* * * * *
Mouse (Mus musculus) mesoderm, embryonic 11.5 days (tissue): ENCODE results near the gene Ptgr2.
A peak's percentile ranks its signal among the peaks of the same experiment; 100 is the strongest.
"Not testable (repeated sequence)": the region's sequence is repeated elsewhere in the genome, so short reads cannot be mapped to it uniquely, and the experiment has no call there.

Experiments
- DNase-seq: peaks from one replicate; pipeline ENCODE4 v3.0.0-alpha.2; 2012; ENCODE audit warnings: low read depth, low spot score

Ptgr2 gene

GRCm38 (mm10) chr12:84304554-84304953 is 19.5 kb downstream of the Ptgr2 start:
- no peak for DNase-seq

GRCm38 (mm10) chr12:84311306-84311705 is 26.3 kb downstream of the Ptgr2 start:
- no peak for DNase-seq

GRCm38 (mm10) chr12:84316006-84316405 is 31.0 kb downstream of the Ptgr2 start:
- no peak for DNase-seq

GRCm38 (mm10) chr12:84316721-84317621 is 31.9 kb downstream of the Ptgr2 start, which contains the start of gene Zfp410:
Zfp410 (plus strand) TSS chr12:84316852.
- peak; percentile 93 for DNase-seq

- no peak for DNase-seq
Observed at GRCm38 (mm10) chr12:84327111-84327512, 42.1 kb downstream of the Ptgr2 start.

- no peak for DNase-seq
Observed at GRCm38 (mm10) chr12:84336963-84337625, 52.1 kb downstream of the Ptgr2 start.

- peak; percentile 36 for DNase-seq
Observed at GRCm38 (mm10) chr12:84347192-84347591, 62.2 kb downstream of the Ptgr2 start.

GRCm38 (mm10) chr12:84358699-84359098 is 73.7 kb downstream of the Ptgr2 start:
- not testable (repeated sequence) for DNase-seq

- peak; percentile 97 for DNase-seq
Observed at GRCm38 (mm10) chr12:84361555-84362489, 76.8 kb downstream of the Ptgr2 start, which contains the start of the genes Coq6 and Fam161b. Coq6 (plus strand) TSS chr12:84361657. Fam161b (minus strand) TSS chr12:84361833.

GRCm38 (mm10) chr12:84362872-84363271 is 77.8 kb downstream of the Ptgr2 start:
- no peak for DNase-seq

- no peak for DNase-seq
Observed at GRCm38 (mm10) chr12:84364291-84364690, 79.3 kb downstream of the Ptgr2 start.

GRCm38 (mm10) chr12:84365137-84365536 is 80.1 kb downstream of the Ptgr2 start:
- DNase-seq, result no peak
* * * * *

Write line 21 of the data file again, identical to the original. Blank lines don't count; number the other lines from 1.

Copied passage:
Observed at GRCm38 (mm10) chr12:84347192-84347591, 62.2 kb downstream of the Ptgr2 start.